During the 1960s, the city constructed a civic center in 1960, a public library in 1961, and a new water treatment plant in 1962. A second bridge across the Intracoastal Waterway opened in 1967 along 15th Avenue (Woolbright Road).[5]: 8  The decade also marked beginning of the construction of Interstate 95 through the city (completed in 1977),[5]: 42–43  the westward expansion of Boynton Beach Boulevard in 1962,[16] the southward extension of Congress Avenue in 1966.[17] Additionally, residential projects such as the large Hampshire Gardens, Leisureville, and Sterling Village sprang up, causing further growth and economic development.[5]: 42–43  A few civil rights movement protests also occurred in Boynton Beach during the 1960s, including a sit-in at the Royal Castle Restaurant and the arrival of approximately 30 African Americans at a whites-only section of the beach in 1962.[16]

Several developments also brought a substantial economic boost to Boynton Beach in the 1980s. First, Motorola opened a new paging plant in the city in 1983,[5]: 43  although the complex closed in 2004, about 10 years after its peak, when the facility employed approximately 3,500 people.[18] Next, the Boynton Beach Mall and Quantum Corporate Park opened in 1985 and 1988, respectively.[16] Additionally, Tri-Rail began operating in 1989, opening its station in Boynton Beach in December of that year.[19] Each of these factors attracted more businesses to the area and generated rapid population increases in the city's western suburbs.[5]: 43 

Hurricane Wilma struck Boynton Beach on October 24, 2005, causing widespread damage to homes and businesses. In 2006, the city government authorized the demolition of the historic Seaboard rail station, which had survived intact in private hands since passenger service to the station halted in 1971.[12]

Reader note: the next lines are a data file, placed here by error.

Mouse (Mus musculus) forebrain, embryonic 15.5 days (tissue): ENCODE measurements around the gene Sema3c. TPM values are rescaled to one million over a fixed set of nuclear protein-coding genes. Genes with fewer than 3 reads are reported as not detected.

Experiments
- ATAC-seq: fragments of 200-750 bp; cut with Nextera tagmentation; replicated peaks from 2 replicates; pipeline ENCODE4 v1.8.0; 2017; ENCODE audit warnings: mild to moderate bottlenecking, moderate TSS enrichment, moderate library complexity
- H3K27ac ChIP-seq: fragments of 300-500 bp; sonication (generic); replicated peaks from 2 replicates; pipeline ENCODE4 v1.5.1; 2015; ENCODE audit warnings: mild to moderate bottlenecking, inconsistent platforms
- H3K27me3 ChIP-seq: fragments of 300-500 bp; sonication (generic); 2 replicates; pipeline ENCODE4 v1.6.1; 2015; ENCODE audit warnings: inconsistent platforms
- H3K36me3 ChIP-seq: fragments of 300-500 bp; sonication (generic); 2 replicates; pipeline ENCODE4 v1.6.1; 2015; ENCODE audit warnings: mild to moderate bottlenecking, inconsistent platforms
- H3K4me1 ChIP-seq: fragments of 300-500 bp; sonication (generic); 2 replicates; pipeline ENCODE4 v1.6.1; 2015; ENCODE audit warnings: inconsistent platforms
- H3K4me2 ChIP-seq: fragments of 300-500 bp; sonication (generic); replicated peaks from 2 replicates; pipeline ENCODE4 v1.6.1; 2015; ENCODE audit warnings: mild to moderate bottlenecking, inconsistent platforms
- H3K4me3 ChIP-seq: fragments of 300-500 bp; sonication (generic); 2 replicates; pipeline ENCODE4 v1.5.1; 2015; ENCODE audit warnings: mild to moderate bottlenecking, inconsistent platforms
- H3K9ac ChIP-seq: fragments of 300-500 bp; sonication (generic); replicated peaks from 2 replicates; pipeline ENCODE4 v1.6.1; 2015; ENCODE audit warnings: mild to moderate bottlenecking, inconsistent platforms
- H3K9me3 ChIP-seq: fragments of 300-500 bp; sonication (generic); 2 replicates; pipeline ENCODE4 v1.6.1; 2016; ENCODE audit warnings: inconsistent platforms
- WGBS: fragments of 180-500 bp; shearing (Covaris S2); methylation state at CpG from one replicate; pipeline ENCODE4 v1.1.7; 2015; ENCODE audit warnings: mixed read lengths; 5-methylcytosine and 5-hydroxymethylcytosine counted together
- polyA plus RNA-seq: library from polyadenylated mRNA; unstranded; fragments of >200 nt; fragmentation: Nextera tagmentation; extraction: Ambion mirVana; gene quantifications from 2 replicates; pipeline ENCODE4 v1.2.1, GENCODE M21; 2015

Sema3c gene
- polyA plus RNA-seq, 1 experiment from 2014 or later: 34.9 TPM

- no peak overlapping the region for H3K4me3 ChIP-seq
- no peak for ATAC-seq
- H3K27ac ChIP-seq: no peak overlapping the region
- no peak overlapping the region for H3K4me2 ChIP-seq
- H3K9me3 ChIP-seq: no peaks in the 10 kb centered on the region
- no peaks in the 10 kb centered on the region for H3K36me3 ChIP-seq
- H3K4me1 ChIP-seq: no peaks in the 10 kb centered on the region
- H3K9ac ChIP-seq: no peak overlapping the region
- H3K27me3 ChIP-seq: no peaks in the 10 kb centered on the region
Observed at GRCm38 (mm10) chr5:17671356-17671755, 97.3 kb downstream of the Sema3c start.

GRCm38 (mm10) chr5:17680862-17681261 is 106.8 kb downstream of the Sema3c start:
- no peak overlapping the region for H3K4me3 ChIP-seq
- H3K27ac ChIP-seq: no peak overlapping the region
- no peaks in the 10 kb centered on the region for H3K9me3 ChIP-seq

On March 8, 2022, Ty Penserga was elected mayor of Boynton Beach in Florida, making him the first openly gay mayor of the city as well as the first out LGBTQ Asian American mayor elected in Florida state history. A high school biology and chemistry teacher, Penserga was sworn into office by State Attorney Dave Aronberg.[20]



The year 2006 saw an increase in gang-related violent crime. This mirrored a similar increase across Palm Beach County. A gang-related shooting that resulted in a death at the city's popular Boynton Beach Mall on Christmas Eve of 2006 caught the national attention on many news networks, such as CBS.[21] There were ten known operating gangs in the city as of 2007, according to police, including the notorious South Florida Haitian Zoe Pound gang.[22] As of 2009, countywide gang violence had fallen three percent.[23]

On January 27, 2012, Mayor Jose Rodriguez was suspended from office by the state governor for trying to influence a police investigation into his personal affairs.[24]

The crime rate started decreasing in 2017 and attained its lowest number in 20 years in 2020.[25] According to the Florida Department of Law Enforcement's 2020 Annual Crime Report, the total crime rate decreased by 28 percent in the city compared to 2019 and 64 percent compared to 2001. Violent crime, which includes murder, rape, robbery and aggravated assault, decreased 8.5 percent. Property crime, which includes burglary, larceny and motor vehicle theft, dropped by 32.2 percent. Florida's total crime volume dropped 14.1 percent compared to 2019.[26]

Boynton Beach Police Chief Michael G. Gregory attributed the decrease to focused efforts, an all-hands-on-deck approach and "using a multitude of tactics and crime fighting strategies that are constantly evolving based on crime patterns".[25]


Historical population